Robert Seth Hayes, a member of the Black Panther Party and the Black Liberation Army who was paroled in 2018 after spending 45 years as a political prisoner, passed away on December 21st at the age of 72.
The following is a message from Seth’s family and friends:
Robert Seth Hayes, Oct. 15th, 1947 - Dec. 21st, 2019
We are deeply saddened to announce the passing of our beloved friend, father, and grandfather Robert Seth Hayes. Seth transitioned Saturday morning December 21st, 2019 in his own home at the age of 72 years old. Seth devoted his life to fighting for freedom, justice, and peace. We will forever miss his uncompromising spirit, love, gentleness, and grace. We will honor his legacy every day in our lives and communities.
A memorial will be held in Buffalo, New York Friday night, December 27th followed by a burial service on Saturday, December 28th. We will share the exact details as soon as we can. If you would like to travel from NYC to Buffalo for the services, please contact Dave George ([email protected]). If you are able to, please consider making a donation to Myaisha Hayes through PayPal ([email protected]) or through the Venmo app (@Myaisha-Hayes-1) to help cover the funeral costs. We appreciate the tremendous love and support.
Seth’s Family & Friends
A Short Biography of Robert Seth Hayes
Seth Hayes is a member of the Black Panther Party and the Black Liberation Army; he was framed and convicted of murdering a NYC police officer in 1973. He was charged with seven counts of attempted murder and one count of murder in the first degree. He was repeatedly been denied parole, not based on his record in prison, but because of his political beliefs and work with the Black Panther Party. Seth was finally granted parole in 2018 after spending 45 years as a political prisoner.
Robert Seth Hayes was born in Harlem, New York in October 1947. His father, John Franklin Hayes, was the child of sharecroppers and came to New York City from South Carolina; his mother, Francine Washington Hayes, moved to New York from Pittsburgh. Both of Mr. Hayes’ parents worked for the U.S. Postal Service, trying to provide a better life for Seth and his four brothers and sisters. They also instilled in their children the desire to work for the betterment of their community. Seth writes, “My mother taught me to visualize family universally, not individually.” Seth’s father was a World War II veteran and a member of the United Negro Improvement Association, the Black Nationalist organization founded by Marcus Garvey.
Growing up in New York City, first in Harlem, later in the Bronx and Queens, Seth saw one Black neighborhood after another suffering from neglect, despair, anger and defeat. At the same time, he recalls witnessing over the years a birth of hope and determination to overcome these conditions.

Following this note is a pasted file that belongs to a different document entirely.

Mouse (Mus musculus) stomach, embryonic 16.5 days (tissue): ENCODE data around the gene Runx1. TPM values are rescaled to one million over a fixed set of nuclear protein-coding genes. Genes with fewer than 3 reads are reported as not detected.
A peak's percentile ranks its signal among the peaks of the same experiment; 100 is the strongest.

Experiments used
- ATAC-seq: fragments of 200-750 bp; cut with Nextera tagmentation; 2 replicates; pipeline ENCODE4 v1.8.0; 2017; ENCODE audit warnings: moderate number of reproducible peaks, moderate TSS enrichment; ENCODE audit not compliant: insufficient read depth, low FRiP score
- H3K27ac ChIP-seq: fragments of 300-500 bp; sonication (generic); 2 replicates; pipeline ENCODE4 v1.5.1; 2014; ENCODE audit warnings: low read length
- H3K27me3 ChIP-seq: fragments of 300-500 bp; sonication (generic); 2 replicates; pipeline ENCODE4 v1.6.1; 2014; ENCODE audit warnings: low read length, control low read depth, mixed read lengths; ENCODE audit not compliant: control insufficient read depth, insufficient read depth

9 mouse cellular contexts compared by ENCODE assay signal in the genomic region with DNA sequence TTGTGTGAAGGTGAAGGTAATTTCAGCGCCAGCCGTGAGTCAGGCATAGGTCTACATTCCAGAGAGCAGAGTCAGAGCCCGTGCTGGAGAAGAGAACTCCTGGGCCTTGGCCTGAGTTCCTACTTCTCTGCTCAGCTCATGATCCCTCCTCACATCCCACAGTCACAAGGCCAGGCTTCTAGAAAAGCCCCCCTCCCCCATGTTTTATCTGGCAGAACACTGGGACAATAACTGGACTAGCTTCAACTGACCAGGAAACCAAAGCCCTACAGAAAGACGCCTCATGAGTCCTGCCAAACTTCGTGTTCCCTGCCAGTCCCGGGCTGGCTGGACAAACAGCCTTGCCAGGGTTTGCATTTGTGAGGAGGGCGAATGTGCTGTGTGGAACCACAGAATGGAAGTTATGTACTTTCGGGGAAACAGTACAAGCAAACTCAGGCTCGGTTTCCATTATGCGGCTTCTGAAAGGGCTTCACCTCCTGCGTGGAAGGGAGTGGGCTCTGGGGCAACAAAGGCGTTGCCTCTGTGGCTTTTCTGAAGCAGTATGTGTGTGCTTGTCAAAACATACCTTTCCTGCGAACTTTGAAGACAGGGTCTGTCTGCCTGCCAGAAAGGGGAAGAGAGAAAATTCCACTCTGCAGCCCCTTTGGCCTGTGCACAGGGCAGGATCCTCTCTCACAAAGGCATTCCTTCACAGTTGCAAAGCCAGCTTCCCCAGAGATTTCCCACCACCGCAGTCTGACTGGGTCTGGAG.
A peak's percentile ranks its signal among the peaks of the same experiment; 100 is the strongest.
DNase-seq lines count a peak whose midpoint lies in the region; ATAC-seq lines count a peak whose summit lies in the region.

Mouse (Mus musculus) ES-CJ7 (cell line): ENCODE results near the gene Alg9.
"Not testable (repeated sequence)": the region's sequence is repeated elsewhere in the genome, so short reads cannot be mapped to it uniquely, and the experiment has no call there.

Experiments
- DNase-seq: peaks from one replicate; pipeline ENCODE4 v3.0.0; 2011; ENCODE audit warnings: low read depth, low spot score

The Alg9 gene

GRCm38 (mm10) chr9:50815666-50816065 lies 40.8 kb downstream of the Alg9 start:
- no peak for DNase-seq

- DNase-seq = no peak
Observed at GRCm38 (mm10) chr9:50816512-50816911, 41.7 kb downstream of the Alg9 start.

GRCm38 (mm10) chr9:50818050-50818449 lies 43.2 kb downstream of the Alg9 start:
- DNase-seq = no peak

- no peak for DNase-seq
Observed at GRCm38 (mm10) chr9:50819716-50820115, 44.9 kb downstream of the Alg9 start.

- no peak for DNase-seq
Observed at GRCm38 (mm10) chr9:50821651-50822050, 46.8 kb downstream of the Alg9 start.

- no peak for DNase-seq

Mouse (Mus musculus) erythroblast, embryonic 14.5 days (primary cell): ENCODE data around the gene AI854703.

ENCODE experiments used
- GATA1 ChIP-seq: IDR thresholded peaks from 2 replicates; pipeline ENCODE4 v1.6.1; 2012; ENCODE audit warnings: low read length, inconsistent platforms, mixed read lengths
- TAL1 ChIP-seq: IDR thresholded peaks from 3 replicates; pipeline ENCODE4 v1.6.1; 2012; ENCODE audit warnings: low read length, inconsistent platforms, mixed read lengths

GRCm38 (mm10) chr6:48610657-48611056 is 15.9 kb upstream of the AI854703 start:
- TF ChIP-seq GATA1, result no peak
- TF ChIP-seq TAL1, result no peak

After his schooling in New York City, Seth worked as a psychiatric aide at Creedmoor Hospital.
Seth Drafted into the Vietnam War
Seth was born in the Bronx in 1968. As a young man he was drafted into the Vietnam War. Seth was wounded and awarded a variety of military awards including the Purple Heart, the National Defense Service Medal, the Vietnam Service Medal, and the Vietnam Campaign Medal. Back in the U.S., when riots exploded across the nation in response to the April 4th, 1968 assassination of Martin Luther King, Seth’s troop was ordered to assist in putting down the massive rebellions which took place and spread across the United States. According to Seth, “it was the saddest day of my life, and I could never identify again with the aims of the armed forces or the government.”
After the assassination of Martin Luther King and the social upheaval which followed it, Robert Seth Hayes joined the Black Panther Party, working in the Party’s free medical clinics and free breakfast programs. At the time, seven New York City police officers were breaking into his home; Robert had no police record prior to these charges. He, along with many others in the BPP were forced underground from the constant FBI and police attacks and repression.
On June 5, 1973, a transit officer, Sidney Thompson, was shot and killed while trying to detain two individuals at transit station in the Bronx. Seth and another person were arrested for the death of the transit officer. Seth was convicted of the crime, in addition to eight counts of attempted murder of a NYC police officer, weapons possession, grand theft, and collective association. He was sentenced to 25 years to life in prison. Seth has always maintained his innocence.
Life in Prison
Jailed for 45 years, Seth had long since served the time he was sentenced to and while in prison he worked as a librarian, pre release advisor, and AIDS councilor. He remained drug and alcohol free throughout his entire period of incarceration and maintained a charge free record in prison. Seth first came up for parole in 1998, but prison officials refused to release him and gave him another two years, after which he was again denied parole. Prison officials were effectively punishing him for having been a member of the Black Panther Party, and for having remained true to his ideals after 45 years behind bars.
Seth was diagnosed with Hepatitis C and adult onset Diabetes since the year 2000. Unfortunately, despite his repeated requests, Seth was not receiving adequate health care from the prison and his condition had steadily deteriorated.